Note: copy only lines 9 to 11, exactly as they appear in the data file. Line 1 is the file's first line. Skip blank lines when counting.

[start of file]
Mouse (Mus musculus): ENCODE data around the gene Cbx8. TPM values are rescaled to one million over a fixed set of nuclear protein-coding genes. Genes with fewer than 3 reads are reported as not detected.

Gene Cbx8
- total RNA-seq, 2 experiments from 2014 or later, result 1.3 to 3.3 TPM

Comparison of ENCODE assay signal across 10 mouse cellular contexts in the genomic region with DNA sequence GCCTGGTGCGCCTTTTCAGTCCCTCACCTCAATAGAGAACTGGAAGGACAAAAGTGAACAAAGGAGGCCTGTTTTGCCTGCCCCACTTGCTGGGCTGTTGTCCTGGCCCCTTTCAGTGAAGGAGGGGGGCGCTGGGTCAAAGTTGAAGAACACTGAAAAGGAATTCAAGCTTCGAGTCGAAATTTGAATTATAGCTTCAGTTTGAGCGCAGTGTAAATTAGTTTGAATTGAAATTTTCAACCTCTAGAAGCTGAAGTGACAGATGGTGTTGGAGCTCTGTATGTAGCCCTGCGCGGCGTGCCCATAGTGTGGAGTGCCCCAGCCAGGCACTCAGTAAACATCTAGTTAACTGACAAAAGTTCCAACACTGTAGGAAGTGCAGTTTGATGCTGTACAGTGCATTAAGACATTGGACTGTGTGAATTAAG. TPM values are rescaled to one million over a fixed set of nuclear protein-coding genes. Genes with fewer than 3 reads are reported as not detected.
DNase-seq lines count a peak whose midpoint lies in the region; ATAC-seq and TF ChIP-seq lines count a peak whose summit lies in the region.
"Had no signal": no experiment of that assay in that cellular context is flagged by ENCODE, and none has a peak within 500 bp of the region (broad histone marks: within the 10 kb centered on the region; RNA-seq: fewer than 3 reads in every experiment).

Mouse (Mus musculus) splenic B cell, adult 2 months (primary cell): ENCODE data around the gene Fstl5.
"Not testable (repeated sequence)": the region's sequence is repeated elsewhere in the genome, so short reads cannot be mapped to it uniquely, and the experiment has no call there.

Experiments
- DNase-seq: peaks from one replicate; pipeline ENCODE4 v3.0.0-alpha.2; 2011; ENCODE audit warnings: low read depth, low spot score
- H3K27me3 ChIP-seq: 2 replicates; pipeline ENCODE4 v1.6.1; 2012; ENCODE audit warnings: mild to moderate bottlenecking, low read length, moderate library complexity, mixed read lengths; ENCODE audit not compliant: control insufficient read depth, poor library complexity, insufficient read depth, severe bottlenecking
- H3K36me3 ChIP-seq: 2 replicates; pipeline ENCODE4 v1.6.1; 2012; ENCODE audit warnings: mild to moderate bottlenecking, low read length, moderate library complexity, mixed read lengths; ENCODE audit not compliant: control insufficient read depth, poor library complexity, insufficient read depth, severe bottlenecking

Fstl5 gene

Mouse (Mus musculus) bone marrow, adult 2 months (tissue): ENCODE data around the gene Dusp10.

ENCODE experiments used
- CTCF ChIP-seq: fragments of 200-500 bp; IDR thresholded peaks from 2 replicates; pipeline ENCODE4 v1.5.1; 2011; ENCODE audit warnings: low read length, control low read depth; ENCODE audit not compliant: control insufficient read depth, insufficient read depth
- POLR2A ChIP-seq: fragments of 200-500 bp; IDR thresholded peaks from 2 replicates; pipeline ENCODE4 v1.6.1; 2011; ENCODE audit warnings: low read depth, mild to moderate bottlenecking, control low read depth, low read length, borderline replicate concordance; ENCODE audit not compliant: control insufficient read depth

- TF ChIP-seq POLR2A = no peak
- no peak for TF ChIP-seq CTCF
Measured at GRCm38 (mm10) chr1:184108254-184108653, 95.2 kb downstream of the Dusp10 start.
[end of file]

Experiments
- DNase-seq: peaks from one replicate; pipeline ENCODE4 v3.0.0-alpha.2; 2011; ENCODE audit warnings: low read depth, low spot score
- H3K27me3 ChIP-seq: 2 replicates; pipeline ENCODE4 v1.6.1; 2012; ENCODE audit warnings: mild to moderate bottlenecking, low read length, moderate library complexity, mixed read lengths; ENCODE audit not compliant: control insufficient read depth, poor library complexity, insufficient read depth, severe bottlenecking